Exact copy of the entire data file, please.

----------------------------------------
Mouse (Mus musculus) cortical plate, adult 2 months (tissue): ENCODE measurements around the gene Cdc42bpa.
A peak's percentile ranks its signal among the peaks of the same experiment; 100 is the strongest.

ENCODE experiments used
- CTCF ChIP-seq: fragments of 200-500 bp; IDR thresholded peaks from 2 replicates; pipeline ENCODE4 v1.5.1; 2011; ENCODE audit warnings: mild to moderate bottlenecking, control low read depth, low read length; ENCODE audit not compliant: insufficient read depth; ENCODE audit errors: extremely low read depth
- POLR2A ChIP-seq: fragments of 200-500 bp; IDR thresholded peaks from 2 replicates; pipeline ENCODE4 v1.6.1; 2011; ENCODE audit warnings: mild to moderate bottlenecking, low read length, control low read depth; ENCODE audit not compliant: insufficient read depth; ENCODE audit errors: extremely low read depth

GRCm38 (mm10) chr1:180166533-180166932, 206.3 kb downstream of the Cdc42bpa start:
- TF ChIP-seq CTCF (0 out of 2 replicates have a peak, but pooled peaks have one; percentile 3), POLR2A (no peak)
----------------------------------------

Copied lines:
Mouse (Mus musculus) cortical plate, adult 2 months (tissue): ENCODE measurements around the gene Cdc42bpa.
A peak's percentile ranks its signal among the peaks of the same experiment; 100 is the strongest.

ENCODE experiments used
- CTCF ChIP-seq: fragments of 200-500 bp; IDR thresholded peaks from 2 replicates; pipeline ENCODE4 v1.5.1; 2011; ENCODE audit warnings: mild to moderate bottlenecking, control low read depth, low read length; ENCODE audit not compliant: insufficient read depth; ENCODE audit errors: extremely low read depth
- POLR2A ChIP-seq: fragments of 200-500 bp; IDR thresholded peaks from 2 replicates; pipeline ENCODE4 v1.6.1; 2011; ENCODE audit warnings: mild to moderate bottlenecking, low read length, control low read depth; ENCODE audit not compliant: insufficient read depth; ENCODE audit errors: extremely low read depth

GRCm38 (mm10) chr1:180166533-180166932, 206.3 kb downstream of the Cdc42bpa start:
- TF ChIP-seq CTCF (0 out of 2 replicates have a peak, but pooled peaks have one; percentile 3), POLR2A (no peak)